This forum is for questions and support regarding ovarian cancer issues, such as: Biopsy, Chemotherapy, Clinical Trials, Genetics, Hysterectomy, Immunotherapy, Ovarian Cancer Types, Radiation Therapy, Risk Factors, Screening, Staging, Surgery.
I had a total Hysterectomy to remove a granulosa cell tumor in Feb 2005. The granulosa cell tumor was on my left ovary and the right had a cyst.The doctors could not even tell me what I had. They had it sent to Harvard, and finally told me soemthing at my 6 week checkup. I was told I was lucky and that I should not have anything to worry about. I start having blood work (inhibin) every 3 months for the first year and then every 6 months therefore after. I just went back for my checkup and was informed that my Inhibin level was high. Well was that a true statement, should I be worried? I'm not sure I want to go through mulitable surgery. I'm wondering what chance do I have that the Granulosa cell tumor has returned, and if so will I need chemo? Thanks for your help.......
Here is a nice site on granulosa cell tumors: http://www.emedicine.com/med/TOPIC928.HTM
juvenile granulosa cell tumors are little different looking under the microscope. I have pasted a famous medical article on it below. I think for you: I would suggest a repeat inhibin and also an estrogen level. It may be that the inhibin level correlates with the presence of the tumor. However, it is important to get a CT scan for a good evaluation of your chest, abdomen, and pelvic. It is also possible that something unrelated is causing an elevation. Please let us know what happens
Am J Surg Pathol. 1984 Aug;8(8):575-96.
Juvenile granulosa cell tumor of the ovary. A clinicopathological analysis of 125 cases.Young RH, Dickersin GR, Scully RE.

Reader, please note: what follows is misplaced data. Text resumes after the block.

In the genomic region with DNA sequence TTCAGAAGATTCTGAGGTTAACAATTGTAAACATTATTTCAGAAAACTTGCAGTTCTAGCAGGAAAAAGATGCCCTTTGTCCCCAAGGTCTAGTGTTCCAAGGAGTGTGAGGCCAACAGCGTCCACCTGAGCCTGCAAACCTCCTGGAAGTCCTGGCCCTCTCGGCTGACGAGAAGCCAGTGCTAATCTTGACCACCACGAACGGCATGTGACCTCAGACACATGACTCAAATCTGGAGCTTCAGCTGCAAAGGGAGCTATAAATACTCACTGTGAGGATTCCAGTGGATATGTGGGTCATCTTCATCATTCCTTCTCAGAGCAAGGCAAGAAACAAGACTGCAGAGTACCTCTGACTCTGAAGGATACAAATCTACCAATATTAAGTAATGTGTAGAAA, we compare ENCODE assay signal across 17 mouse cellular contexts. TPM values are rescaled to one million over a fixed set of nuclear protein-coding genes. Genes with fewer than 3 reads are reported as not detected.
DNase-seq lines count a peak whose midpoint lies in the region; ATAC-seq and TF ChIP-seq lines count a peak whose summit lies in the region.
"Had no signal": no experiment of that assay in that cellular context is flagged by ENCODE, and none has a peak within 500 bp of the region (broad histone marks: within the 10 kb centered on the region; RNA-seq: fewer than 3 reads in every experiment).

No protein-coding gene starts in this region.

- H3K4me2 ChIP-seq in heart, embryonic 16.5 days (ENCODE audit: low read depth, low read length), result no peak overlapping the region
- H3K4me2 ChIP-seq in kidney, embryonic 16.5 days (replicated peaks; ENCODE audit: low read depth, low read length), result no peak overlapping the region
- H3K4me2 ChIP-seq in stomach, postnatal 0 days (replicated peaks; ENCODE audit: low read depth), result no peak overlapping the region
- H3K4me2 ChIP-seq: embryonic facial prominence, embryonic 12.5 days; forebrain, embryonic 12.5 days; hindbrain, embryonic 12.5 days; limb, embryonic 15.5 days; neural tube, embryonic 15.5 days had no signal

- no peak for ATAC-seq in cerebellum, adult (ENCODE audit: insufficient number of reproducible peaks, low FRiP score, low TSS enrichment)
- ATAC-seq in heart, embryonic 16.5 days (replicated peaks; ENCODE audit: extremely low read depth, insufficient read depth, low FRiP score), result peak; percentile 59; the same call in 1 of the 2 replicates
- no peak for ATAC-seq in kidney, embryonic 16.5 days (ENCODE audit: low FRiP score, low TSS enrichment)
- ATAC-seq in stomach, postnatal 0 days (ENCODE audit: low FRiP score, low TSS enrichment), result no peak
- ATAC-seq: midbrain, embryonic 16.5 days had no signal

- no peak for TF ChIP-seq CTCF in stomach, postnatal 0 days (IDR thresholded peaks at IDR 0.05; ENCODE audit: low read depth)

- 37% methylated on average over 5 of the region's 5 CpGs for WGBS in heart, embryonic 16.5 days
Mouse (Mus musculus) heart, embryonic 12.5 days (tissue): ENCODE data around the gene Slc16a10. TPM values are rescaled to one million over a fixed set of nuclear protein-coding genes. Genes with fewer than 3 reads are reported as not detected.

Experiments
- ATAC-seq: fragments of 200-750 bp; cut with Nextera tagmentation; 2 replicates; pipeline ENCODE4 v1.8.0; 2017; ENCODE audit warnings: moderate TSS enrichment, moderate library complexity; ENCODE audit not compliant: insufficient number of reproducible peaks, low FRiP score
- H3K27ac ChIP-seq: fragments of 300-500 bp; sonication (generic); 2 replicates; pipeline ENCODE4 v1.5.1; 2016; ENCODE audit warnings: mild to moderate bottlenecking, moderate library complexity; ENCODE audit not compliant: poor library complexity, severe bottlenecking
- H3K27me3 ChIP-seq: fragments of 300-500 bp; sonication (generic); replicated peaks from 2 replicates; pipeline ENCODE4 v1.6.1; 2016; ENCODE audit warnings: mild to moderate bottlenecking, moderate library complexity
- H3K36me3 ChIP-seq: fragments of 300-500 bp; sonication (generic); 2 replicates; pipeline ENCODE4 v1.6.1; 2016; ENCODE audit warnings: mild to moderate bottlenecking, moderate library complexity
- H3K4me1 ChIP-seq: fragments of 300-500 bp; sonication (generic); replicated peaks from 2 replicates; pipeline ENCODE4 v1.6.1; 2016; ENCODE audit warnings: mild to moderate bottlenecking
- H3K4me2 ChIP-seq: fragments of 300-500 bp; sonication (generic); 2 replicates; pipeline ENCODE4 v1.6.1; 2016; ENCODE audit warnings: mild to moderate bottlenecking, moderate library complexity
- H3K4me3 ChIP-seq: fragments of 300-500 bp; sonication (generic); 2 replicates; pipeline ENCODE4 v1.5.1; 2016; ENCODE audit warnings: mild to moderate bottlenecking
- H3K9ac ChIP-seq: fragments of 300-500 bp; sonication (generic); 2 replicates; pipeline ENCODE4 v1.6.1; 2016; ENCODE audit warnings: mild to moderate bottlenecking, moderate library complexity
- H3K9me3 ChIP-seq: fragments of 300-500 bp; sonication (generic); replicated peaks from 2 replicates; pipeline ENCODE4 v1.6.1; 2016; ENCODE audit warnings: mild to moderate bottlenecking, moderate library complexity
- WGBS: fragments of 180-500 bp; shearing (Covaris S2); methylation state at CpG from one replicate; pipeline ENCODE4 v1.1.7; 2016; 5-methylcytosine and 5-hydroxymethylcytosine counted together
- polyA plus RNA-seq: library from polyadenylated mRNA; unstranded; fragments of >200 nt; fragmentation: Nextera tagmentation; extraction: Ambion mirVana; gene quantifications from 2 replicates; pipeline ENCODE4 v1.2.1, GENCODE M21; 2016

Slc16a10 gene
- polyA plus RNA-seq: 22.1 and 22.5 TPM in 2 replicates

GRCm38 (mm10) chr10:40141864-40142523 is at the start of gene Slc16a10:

The clinical and pathological features of 125 juvenile granulosa cell tumors of the ovary were analyzed. The patients ranged in age from newborn to 67 years (average 13 years). Forty-four percent were 10 years of age or younger, 34% between 11 and 20 years, 18% between 21 and 30 years, and 3% over 30 years of age. Eighty-two percent of the prepubertal patients presented because of isosexual pseudoprecocity. In the remainder of the children and in most of the older patients, the presenting manifestation was usually abdominal pain or swelling. Fifteen patients in the reproductive age group had menstrual irregularities or amenorrhea, and one of the two postmenopausal women presented with uterine bleeding. Two patients had Ollier's disease and two had Maffucci's syndrome. Laparotomy revealed unilateral involvement in 122 cases and involvement of both ovaries in two cases; bilateral tumors were found at autopsy in one case. Two tumors were Stage IIb and one Stage IIc; the remainder were Stage I. In 13 cases (11%), rupture had occurred before or during operation and ascites was present in 11 cases (9%). The tumors ranged from 3 to 32 cm in diameter (average 12.5 cm). Forty-nine percent of them were solid and cystic, 37% solid, and 14% cystic. Follow-up information of at least 1 year's and up to 21 years' (average 5 years') duration was available for 95 patients, 87 of whom (92%) were alive and free of disease. One patient with Maffucci's syndrome died of chondrosarcoma 11 years after removal of the ovarian tumor (corrected survival--93%). The seven remaining patients died as a result of their tumor from 7 months to 3 years postoperatively; one of the clinically malignant tumors was Stage Iai, one Stage Iaii, two Stage Ic, two Stage IIb, and one Stage IIc.
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